For 10 years Bertha Brown has had a thorn in her side in her Independence Heights neighborhood.

She lived just in front of an overgrown lot where there were vines of poison ivy and poison oak growing.

The 65 year old even found herself hospitalized from exposure to the poison vines after she attempted to maintain the property on her own.

Brown says she’s tried unsuccessfully for the last five years to try and get the city of Houston to cut the property.

For five years Brown says she was ignored until she reached out to FOX 26.

Less than 48 hours after our report aired officials from the City of Houston contacted the new landowner and ordered to cut down the weeds on E. 40th street.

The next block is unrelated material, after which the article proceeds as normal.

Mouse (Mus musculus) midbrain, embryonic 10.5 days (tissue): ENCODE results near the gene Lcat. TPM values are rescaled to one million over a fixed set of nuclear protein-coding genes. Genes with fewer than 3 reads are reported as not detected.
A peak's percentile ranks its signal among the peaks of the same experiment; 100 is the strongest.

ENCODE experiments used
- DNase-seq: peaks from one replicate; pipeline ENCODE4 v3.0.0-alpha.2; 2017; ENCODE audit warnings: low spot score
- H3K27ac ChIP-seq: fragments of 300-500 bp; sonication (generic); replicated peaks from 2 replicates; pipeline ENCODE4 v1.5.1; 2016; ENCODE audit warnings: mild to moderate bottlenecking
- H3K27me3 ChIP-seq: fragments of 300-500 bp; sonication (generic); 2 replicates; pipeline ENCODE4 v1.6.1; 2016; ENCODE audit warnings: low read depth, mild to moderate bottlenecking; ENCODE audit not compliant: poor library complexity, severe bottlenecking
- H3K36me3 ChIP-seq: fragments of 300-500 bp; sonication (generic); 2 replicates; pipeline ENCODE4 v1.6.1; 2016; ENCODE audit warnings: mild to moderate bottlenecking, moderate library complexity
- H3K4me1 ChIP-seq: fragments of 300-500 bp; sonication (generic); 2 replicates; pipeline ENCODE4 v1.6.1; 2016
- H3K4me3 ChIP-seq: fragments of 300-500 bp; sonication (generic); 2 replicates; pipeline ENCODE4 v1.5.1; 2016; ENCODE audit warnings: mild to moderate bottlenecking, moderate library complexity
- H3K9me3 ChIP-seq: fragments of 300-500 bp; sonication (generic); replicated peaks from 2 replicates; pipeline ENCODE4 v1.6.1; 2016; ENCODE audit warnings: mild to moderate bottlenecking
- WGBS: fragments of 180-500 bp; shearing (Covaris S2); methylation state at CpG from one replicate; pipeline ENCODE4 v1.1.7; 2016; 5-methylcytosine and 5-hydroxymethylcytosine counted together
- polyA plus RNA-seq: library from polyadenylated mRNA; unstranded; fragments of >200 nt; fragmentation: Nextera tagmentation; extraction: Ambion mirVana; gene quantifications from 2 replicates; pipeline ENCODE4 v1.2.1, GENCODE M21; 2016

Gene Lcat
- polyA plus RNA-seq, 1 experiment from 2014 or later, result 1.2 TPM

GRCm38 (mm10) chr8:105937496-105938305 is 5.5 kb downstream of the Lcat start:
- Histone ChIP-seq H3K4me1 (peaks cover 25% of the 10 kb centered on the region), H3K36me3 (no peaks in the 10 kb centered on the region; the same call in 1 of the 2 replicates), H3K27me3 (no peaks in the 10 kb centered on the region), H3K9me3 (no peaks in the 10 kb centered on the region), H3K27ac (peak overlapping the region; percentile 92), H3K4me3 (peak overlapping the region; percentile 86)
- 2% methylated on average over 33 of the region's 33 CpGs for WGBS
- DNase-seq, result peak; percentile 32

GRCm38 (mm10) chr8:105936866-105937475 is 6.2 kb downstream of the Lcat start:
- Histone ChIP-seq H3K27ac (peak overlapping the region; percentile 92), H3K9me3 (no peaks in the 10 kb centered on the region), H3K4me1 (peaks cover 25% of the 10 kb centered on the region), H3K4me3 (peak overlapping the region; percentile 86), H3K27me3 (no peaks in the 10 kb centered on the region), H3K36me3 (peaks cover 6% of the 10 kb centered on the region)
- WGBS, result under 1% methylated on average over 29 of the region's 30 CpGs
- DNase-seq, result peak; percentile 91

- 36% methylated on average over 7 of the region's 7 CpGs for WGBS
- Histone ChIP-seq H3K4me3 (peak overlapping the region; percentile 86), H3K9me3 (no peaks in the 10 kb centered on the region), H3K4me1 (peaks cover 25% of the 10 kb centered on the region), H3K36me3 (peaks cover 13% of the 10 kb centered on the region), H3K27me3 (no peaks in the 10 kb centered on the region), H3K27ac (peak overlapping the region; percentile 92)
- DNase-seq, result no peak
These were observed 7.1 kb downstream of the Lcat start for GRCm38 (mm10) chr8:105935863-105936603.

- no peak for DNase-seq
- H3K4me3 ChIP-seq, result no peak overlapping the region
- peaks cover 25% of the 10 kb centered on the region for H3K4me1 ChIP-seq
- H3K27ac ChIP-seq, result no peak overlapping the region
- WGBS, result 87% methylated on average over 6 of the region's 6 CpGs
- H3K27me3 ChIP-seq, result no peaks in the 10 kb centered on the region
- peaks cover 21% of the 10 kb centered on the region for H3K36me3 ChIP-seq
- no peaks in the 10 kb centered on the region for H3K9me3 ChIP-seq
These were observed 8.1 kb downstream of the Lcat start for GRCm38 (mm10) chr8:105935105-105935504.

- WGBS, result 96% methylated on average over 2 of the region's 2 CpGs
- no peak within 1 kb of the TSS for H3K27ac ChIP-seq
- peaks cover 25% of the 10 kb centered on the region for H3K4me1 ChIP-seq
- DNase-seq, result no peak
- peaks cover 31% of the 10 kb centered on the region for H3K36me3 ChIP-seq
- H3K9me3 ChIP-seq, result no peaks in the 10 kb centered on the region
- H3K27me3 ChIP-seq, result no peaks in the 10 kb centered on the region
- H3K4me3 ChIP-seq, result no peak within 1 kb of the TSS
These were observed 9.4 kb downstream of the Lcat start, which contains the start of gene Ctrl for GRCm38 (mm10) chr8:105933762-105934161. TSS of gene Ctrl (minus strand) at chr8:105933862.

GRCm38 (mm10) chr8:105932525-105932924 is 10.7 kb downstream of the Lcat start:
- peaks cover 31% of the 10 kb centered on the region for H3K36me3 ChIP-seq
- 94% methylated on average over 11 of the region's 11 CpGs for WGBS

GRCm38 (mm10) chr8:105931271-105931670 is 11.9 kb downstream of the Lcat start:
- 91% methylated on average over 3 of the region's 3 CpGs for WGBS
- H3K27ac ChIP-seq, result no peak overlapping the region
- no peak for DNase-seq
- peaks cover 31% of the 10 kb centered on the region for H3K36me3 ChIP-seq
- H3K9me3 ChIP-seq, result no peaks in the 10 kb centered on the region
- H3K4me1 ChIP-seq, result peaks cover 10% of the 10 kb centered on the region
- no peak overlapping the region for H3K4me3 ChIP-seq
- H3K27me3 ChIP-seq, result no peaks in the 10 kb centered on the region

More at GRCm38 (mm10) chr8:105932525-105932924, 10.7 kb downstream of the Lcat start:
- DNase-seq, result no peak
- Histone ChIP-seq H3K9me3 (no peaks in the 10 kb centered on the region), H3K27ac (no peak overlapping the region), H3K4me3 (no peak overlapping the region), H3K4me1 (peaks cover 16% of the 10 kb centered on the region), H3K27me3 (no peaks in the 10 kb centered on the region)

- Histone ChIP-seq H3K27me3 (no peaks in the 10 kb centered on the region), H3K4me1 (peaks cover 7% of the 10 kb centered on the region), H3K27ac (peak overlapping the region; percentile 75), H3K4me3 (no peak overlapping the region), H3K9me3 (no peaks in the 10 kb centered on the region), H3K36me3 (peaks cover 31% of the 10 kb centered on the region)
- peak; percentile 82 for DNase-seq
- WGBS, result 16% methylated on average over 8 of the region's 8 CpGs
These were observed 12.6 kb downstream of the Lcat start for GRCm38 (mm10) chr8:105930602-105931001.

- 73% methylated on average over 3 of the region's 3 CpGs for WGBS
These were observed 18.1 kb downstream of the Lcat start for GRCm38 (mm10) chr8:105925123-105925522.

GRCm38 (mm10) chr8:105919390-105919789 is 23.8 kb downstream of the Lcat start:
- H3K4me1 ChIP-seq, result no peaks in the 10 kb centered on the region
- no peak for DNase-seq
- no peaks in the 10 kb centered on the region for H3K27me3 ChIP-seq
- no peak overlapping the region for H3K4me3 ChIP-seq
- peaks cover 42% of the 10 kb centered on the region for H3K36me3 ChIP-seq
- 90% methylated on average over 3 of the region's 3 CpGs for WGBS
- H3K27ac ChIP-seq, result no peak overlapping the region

Here you can see the results of a property that is now well manicured!


  1. Gerald James April 17, 2012 6:25 pm 

    Put some “Brush and Vine” Round Up liquid killer in a large pail and hang it near the vine. Then, Carefully (Use Gloves) bend the vine in a “U” shape and put the bottom of the “U” in the pail. Since the vine is still alive, it will soak up the Round Up as if it’s absorbing water. This will allow the Round Up to get to all the roots and the entire Poison Ivy Plant will die. If you chop the vine and then try to kill it, you will only kill part of it and not the roots.

    • Bertha Brown April 18, 2012 3:45 am 

      Thanks Gerald James for the info. it was very helpful….

    • Bertha Brown April 18, 2012 3:48 am 

      Thanks for your helpful information, this would be a good ideal…

  2. Gerald James April 17, 2012 6:28 pm 

    I forgot to mention, this method also assure that you won’t damage surrounding plants. Leave the pail hanging and replenish it if needed. Round Up is expensive but this method also assure that you won’t waste it and there’s no need to mix a higher concentration than recommended as the plant will absorb the entire contents of the pail.

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